Background: Interleukin 17 (IL-17) is produced by highly inflammatory Th17 cells and has been implicated in pathophysiology of depression. IL-17 putatively disrupts the blood brain barrier and affects dopamine synthesis whereas dopamine has been shown to decrease Th17 cell-mediated immune response. Nevertheless, whether IL-17 can predict differential treatment outcome with antidepressants modulating dopaminergic transmission is unknown. Methods: IL-17 and other T cell and non-T cell markers (Th1, Th2 and non-T cell markers) were measured with the Bioplex Pro™ human cytokine 27-plex kit in the Combining Medications to Enhance Depression Outcomes (CO-MED) trial participants who provided baseline plasma and were treated with either bupropion plus escitalopram (bupropion-SSRI), escitalopram plus placebo (SSRI monotherapy), or venlafaxine plus mirtazapine (n = 166). Differential changes in symptom severity and side-effects based on levels of IL-17 and other T and non-T cell markers were tested using a treatment-arm-by-biomarker interaction in separate repeated measures mixed model analyses. Subsequent analyses stratified by treatment arm were conducted for those markers with a significant interaction. Results: There was a significant treatment-arm-by-IL-17 interaction for depression severity (p = 0.037) but not for side-effects (p = 0.28). Higher baseline IL-17 level was associated with greater reduction in depression severity (effect size = 0.78, p = 0.008) in the bupropion-SSRI but not the other two treatment arms. Other T and non-T cell markers were not associated with differential treatment outcomes. Conclusion: Higher baseline levels of IL-17 are selectively associated with greater symptomatic reduction in depressed patients treated with bupropion-SSRI combination.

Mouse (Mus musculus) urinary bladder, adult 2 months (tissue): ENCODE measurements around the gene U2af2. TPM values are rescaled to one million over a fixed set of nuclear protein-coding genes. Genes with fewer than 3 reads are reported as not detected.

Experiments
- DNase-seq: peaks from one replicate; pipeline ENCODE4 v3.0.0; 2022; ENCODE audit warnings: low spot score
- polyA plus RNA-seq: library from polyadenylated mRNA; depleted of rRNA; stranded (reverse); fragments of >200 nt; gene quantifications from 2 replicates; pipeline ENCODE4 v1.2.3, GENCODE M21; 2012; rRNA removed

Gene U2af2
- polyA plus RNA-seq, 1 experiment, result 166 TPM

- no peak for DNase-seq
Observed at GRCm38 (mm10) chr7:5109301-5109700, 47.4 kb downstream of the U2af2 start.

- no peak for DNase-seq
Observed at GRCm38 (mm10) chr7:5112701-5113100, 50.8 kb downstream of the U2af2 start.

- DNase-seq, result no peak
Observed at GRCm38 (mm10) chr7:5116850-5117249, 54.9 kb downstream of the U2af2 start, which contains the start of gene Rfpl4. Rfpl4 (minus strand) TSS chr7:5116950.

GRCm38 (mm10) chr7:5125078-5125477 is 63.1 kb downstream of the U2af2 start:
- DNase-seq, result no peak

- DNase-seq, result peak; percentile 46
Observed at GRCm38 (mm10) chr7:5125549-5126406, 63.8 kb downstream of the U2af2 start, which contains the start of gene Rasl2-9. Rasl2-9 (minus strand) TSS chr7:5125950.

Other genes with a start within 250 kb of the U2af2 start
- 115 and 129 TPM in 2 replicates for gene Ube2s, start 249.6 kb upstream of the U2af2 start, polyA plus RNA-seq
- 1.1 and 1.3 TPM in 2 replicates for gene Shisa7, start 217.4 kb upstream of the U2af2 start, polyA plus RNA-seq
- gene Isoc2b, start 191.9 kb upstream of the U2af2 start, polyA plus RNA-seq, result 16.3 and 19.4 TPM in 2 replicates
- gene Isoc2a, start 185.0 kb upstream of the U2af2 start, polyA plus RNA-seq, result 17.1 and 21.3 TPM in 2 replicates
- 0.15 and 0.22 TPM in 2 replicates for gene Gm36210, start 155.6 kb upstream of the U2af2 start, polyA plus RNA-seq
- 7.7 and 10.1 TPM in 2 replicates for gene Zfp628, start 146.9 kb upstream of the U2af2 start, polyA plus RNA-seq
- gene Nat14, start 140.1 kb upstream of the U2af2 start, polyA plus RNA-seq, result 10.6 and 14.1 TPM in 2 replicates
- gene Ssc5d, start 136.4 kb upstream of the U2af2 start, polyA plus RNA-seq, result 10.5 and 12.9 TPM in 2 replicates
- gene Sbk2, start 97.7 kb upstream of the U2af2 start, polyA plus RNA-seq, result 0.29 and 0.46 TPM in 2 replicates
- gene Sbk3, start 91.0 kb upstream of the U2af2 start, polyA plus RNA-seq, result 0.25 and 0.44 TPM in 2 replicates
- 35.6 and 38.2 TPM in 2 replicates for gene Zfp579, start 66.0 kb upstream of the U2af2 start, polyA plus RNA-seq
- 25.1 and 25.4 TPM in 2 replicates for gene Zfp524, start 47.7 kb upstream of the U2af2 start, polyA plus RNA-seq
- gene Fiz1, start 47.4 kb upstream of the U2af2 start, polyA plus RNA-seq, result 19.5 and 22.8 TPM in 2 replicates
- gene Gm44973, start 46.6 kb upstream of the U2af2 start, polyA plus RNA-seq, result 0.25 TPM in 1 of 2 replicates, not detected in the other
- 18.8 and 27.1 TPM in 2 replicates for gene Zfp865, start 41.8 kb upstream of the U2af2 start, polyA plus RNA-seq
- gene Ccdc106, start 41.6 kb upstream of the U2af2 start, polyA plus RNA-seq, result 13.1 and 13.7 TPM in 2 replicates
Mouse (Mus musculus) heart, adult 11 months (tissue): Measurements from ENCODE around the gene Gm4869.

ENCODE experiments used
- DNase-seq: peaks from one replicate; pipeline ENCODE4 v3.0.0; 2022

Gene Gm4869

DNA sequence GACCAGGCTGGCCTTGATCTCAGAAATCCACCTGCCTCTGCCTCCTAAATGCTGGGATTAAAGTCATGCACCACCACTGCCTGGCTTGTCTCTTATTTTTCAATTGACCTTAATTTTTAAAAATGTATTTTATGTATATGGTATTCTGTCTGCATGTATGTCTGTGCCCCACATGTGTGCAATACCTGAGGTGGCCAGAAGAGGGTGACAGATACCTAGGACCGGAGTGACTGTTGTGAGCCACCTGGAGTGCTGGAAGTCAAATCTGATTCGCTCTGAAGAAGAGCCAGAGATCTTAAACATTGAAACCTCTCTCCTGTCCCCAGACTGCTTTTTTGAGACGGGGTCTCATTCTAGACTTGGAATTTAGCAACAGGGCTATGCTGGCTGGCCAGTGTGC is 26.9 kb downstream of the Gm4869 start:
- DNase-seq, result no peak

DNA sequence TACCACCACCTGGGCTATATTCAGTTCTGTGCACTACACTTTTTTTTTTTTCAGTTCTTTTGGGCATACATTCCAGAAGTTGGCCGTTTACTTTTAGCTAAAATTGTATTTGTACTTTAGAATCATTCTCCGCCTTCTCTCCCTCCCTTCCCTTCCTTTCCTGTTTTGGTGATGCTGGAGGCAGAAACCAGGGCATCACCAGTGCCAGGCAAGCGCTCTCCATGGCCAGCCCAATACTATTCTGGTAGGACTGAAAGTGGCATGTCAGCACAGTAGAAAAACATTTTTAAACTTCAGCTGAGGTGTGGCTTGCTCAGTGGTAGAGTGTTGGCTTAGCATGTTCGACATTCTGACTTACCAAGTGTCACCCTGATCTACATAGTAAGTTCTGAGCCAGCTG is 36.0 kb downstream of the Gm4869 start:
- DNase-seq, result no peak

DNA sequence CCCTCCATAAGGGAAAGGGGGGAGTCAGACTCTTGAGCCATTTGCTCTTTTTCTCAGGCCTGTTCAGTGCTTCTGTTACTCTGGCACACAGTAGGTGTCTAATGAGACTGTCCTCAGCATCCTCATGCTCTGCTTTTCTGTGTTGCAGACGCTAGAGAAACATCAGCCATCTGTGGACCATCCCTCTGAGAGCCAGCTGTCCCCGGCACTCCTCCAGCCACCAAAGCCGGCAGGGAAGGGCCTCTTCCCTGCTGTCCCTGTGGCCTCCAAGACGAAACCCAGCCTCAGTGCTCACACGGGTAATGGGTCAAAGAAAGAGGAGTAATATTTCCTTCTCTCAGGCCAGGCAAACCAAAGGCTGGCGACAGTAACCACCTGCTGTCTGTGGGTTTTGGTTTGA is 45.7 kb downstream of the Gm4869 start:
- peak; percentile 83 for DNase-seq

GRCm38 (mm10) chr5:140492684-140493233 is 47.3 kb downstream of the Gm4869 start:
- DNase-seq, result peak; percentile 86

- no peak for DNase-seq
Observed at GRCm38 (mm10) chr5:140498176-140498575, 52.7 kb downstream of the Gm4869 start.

- Interleukin 17
- T cells
ASJC Scopus subject areas
- Endocrine and Autonomic Systems
- Behavioral Neuroscience